Friday, February 22, 2008

Laura Love "represents" with Black and Bluegrass program at Wintergrass

There was plenty of representing and testifying at Wintergrass on opening night, with three bands exploring the "Afro-American roots of bluegrass," as hometown folk diva Laura Love described the program she curated. And while there may have been a little more funk involved than in a standard night of bluegrass, the program made a convincing case for the relationship between black music forms and the old-time mountain music that developed into the genre known as bluegrass.

But if that sounds like it was an academic exercise, it wasn't. Actually, beyond describing the idea for the program, Love did relatively little talking. Mainly the music—from Love's new ensemble Harper's Ferry, the Ebony Hillbillies and Ruthie Foster—spoke for itself.

The Ebony Hillbillies were a late replacement for the scheduled Carolina Chocolate Drops, who had to cancel. While the Hillbillies were fresh and fun, the night lost some context without the Drops, who regularly talk about the history of black string band music in their performances.

Love said she approached the festival with the idea because she is accustomed to performing at events like Wintergrass, Merlefest and Telluride, where she is frequently the only person of color performing. "But I have been noticing there are more and more black musicians reclaiming this music," she said.

Reclaim it they did. The three bands offered a range of Afro-American music styles such as blues, gospel, and old time presented with acoustic string instruments (except for Love's own electric bass) that clearly were influences on and influenced by bluegrass.

Love's Harper Ferry kicked off the night with a six-piece band featuring Orville Johnson on guitar (Love said he as an "honorary Negro"), plus banjo rapper Turbo, Tanya Richardson on fiddle, Tory Trujillo on backup vocals and Clifford Ervin on the bones. Their set began with traditional material like "Cuckoo" and "Cotton-Eyed Joe" before moving on to spirituals like "Eyes on the Prize" and "We Shall Not Be Moved."

Looking and sounding like a latter-day Dave Van Ronk, Johnson impressed with his fine guitar work and high-harmony vocals, especially when he was featured on "Nobody's Fault But Mine" and Bill Monroe's classic "Working On a Building."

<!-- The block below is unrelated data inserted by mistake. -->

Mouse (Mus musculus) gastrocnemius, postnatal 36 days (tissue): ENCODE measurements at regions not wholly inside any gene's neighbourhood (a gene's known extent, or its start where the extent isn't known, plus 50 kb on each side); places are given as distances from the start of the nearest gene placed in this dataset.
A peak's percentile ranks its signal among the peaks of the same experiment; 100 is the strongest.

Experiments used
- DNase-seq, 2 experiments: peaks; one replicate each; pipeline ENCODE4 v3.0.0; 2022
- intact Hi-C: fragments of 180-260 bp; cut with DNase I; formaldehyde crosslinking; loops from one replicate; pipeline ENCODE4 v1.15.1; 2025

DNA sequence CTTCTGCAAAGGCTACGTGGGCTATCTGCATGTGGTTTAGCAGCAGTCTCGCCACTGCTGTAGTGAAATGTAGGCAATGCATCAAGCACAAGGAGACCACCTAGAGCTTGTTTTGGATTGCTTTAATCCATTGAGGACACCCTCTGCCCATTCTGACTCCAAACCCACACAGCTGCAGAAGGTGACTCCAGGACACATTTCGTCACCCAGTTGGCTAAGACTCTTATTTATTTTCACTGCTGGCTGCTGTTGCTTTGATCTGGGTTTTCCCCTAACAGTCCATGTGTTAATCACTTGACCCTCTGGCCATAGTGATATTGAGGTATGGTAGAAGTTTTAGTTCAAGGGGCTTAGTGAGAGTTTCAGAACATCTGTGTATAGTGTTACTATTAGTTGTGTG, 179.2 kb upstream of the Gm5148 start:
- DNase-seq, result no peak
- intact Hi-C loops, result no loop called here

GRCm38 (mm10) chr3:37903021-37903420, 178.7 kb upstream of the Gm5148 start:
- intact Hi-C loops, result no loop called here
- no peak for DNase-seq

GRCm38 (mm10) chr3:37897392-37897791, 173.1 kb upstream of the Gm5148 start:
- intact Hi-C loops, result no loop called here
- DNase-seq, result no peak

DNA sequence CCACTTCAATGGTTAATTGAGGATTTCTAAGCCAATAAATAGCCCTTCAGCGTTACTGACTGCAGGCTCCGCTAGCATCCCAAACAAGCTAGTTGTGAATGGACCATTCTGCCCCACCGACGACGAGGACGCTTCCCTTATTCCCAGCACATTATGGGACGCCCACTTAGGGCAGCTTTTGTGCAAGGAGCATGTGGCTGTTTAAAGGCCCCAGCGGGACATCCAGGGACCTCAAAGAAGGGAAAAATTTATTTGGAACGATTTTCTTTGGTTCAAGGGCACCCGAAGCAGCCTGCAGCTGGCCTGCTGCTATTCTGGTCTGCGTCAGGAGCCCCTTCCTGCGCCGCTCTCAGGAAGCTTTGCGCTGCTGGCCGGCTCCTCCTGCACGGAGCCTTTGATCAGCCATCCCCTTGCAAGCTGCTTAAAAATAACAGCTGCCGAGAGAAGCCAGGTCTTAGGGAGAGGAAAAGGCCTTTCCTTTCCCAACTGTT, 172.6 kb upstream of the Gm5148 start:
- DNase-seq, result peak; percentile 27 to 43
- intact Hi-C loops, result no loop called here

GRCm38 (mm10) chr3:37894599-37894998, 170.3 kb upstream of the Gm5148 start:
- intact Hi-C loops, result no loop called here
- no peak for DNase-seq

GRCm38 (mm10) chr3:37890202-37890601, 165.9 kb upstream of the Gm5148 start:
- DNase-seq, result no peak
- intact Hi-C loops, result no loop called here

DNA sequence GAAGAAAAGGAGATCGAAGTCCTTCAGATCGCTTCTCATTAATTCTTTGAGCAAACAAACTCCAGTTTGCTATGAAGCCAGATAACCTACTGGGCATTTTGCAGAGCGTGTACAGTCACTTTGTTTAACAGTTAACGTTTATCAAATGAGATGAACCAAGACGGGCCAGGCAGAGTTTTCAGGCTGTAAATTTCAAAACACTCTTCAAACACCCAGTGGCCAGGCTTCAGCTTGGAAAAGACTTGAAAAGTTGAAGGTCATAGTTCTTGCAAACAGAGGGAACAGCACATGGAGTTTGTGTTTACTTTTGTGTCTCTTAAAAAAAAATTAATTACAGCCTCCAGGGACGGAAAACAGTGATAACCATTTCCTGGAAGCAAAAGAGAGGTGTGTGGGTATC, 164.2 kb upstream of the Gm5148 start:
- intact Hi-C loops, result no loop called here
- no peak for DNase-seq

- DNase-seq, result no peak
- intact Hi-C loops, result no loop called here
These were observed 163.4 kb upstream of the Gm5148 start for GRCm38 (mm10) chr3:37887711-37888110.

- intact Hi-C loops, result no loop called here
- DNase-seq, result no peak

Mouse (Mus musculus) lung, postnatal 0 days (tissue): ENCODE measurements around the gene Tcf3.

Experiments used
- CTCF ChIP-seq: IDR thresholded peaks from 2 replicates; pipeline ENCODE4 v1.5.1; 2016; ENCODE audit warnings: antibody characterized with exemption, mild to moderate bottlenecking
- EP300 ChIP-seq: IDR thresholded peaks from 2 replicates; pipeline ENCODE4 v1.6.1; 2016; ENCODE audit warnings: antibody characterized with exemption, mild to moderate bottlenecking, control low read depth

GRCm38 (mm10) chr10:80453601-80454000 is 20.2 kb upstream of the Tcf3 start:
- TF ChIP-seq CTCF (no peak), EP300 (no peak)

For an encore, banjo player Turbo led on a funky-chicken version of "Cluck Old Hen" that brought down the house.

Next up were the Ebony Hillbillies, a little known group of New York street musicians who present a more urbanized style of African string music, if that makes sense. They say that they hail from the "concrete hills of New York City." Their lead instruments are fiddle, banjo and mountain dulcimer, with bass and percussion backup.

I think it is not accurate to compare them with the Carolina Chocolate Drops, who play a more authentic but also a more studied form of mainly banjo-based music. Still they have an original and welcome new sound that adds to the texture of contemporary black acoustic music.

>The closer was Ruthie Foster, who lived up to her "phenomenal" billing with a strong set of eclectic material and lots of stage personality that entertained the late night audience. Backed by a bass and drums, she performed traditionals, covers of Mississippi John Hurt and Son House, an amazing reworking of Stephen Foster's "O' Susannah," and several of her own numbers, including a delicious imitation of Sam Cooke.

Her story about blues singer Jessie May Hemphill shooting a hole in her Gibson guitar was a great introduction for Hurt's "Richland Woman Blues." Now I know that Richland is a section of Memphis where the night life used to be. Any dude will do, indeed.

Foster finished with a rousing take of Son House's "Grinnin' In Your Face," with Love joining her on stage for a howling finish to an original and provocative night of music.


robotdharma said...

Laura Love's bones player is my dad. His name is Clifton Ervin.

Dan Ruby said...

Thanks for letting us know. It is correct now. He was charming and fun.

Anonymous said...

Dan - thanks for the review of opening night - what an incrdible musical journey it must have been! Laura Love & Ruthie Foster are powerhouses of incredible talent that have to be seen live. Camp Flamengo